Music as a force of nature, rather than mere accoutrement of the soul, is fast becoming the currency of American pop culture.
Or is that proposition hopelessly late to the party?
It's not news to heavy metal fans, who've been thrashing their own air guitars decades after Geezer Butler lunged bass notes for Black Sabbath.
Sleigh Bells, the Brooklyn duo of guitarist Derek Miller and singer Alexis Krauss, take this aesthetic light years into a world where recreational head-banging cannibalizes its own flesh for hitherto unexplored realms of volume-drenched bliss.
The band's Thursday night concert at The Depot is a case in point, where a respectable all-ages crowd answered Sleigh Bells' every thunderclap snare, seismic bass-beat and skull-crunching guitar riff with the sweaty pulp of true audience love.
"Hello Salt Lake City!" Krauss said as a hearty greeting one third of the way into the set. "It's been too long!"
The full artillery of Sleigh Bells' nine Marshall stacks and six strobe lights was made all the more mighty, in contrast, by the naive noodlings of opening band Javelin. With songs about playing video games all night, along with seemingly random tunes about love, the Brooklyn duo provided a necessary book-end for the massacre to come.
Then it was on to the main event, in which former grade-school teacher Krauss and partner Miller unleashed slab after smoking slab of their trademark noise pop, from "True Shred Guitar" to "Infinity Guitars" and beyond. It's almost impossible to resist hyperbole when it comes to a band like this. Suffice to say that Sleigh Bells turned The Depot into a sort of inverse fall-out shelter, where instead of clamoring for protection the occupants offer themselves as sacrifice to the the throbbing lava of a Mount Vesuvius set to the hell-bent metronome of an aural Apocalypse.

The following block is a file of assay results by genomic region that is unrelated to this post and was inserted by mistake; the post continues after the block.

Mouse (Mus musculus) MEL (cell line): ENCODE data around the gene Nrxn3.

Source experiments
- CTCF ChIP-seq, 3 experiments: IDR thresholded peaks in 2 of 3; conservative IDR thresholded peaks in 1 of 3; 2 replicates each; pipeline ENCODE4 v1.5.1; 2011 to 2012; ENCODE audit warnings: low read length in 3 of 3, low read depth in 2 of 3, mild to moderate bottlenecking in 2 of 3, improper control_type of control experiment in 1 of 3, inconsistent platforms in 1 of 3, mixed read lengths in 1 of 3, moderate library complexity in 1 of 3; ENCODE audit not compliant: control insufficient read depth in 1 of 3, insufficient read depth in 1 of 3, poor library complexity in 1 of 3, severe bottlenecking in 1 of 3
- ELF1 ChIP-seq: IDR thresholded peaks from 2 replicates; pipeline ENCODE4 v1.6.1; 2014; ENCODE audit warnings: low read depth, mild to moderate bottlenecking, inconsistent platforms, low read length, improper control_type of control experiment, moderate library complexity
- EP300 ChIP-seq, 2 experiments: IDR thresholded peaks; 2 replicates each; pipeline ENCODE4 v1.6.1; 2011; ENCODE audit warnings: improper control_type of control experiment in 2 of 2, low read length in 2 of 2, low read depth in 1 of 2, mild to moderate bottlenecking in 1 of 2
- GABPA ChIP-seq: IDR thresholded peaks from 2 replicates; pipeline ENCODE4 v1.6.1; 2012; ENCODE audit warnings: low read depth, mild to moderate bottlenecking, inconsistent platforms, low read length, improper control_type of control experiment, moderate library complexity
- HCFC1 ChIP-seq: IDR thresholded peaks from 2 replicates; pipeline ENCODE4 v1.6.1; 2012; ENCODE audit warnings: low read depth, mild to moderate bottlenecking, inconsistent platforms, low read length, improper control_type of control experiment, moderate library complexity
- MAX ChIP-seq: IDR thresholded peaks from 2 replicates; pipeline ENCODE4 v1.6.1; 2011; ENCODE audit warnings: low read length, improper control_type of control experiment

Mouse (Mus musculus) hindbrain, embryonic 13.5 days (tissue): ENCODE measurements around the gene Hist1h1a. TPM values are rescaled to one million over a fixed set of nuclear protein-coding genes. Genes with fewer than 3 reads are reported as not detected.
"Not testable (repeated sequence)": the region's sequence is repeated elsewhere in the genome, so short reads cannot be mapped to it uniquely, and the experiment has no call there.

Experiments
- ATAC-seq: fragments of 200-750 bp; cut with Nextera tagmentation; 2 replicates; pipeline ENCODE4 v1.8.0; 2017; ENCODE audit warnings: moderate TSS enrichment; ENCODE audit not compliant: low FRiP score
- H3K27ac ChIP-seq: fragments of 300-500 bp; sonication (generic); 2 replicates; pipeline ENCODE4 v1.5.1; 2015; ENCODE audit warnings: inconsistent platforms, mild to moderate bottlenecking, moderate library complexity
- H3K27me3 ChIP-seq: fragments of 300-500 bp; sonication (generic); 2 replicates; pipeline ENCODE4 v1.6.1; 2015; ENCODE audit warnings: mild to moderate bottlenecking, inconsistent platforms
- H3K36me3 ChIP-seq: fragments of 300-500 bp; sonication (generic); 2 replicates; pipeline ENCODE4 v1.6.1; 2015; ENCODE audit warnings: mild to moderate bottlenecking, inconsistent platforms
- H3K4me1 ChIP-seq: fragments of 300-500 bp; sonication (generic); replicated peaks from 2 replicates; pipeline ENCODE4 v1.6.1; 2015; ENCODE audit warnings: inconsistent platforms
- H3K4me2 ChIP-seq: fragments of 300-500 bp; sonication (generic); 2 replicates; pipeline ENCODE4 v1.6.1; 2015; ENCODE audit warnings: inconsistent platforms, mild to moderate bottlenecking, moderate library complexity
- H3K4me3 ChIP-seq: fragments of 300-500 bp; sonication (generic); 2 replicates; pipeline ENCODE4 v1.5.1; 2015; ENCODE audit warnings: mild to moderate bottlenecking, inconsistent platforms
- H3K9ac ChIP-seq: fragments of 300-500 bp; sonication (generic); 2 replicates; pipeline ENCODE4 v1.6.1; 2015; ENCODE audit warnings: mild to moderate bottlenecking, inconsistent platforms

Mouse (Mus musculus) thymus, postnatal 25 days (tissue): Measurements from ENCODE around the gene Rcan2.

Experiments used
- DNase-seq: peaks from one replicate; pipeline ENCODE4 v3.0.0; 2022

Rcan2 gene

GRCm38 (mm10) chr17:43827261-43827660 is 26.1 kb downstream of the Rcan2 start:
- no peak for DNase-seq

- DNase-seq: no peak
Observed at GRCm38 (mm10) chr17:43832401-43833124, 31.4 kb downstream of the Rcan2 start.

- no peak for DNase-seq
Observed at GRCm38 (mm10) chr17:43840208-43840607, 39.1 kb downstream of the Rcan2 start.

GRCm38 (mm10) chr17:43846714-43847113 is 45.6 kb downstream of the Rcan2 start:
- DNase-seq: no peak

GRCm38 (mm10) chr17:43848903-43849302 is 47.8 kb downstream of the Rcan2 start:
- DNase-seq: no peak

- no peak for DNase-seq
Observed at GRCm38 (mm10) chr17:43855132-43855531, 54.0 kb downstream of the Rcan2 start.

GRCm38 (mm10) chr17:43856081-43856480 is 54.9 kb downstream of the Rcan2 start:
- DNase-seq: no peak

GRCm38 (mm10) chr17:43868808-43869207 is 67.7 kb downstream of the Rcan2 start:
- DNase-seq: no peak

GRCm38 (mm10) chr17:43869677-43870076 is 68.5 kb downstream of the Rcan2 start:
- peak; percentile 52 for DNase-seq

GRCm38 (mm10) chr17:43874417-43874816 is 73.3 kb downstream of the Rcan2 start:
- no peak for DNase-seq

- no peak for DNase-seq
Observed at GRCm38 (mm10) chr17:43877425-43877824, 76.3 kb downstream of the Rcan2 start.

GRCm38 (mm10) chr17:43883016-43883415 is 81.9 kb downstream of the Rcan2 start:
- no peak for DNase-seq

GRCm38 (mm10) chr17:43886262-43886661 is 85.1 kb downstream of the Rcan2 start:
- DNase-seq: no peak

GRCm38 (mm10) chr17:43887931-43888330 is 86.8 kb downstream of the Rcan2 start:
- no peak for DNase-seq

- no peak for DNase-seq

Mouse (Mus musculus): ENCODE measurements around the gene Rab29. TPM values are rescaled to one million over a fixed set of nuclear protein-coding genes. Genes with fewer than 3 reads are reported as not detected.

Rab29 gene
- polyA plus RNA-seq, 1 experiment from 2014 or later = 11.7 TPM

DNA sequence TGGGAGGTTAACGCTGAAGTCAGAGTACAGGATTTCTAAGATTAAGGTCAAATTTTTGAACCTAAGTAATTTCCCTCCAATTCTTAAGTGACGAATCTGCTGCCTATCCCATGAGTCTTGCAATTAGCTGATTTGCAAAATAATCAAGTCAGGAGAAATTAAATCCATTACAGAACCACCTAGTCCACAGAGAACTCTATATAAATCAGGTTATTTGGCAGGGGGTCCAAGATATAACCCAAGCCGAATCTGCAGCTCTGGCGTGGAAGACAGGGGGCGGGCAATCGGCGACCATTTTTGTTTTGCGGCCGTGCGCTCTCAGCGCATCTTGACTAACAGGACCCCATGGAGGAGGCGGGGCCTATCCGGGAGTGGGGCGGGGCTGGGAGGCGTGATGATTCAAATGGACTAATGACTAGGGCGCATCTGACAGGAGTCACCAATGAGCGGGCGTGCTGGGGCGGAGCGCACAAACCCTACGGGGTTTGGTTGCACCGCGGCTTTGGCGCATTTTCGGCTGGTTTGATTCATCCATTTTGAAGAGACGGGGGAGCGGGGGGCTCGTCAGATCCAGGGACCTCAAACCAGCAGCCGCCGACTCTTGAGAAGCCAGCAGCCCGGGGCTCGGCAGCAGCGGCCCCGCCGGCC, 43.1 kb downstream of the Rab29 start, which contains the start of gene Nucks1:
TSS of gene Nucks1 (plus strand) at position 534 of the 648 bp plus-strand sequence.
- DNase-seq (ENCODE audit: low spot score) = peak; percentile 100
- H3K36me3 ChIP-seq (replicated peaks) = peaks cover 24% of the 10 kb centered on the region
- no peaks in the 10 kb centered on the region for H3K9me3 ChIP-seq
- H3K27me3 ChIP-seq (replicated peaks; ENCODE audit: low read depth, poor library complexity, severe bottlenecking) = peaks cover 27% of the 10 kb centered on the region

The relentless effect is made all the more fun by the way songs such as "Rill Rill" and "Comeback Kid" squeeze every last ounce of irony from the fact that Krauss' voice floats angelic above the din. Otherwise it's back to business as usual, with Krauss dancing in time to Miller's AC/DC-inspired fretwork with all the flair of Salome offering up the head of John the Baptist on a plate.
It's hard to think of another current band that makes rock 'n' roll so savage and, at the same time, sassy. When music burns this bright and intense, it can't last long. Ninety minutes and three songs worth of an encore later, even supernovas must cool their heels lest they burn out forever. Many an ear wept in painful joy, but it was obvious that the exiting crowd found the dulcet tones of a Cyndi Lauper soundtrack afterward a dose of blessed relief.
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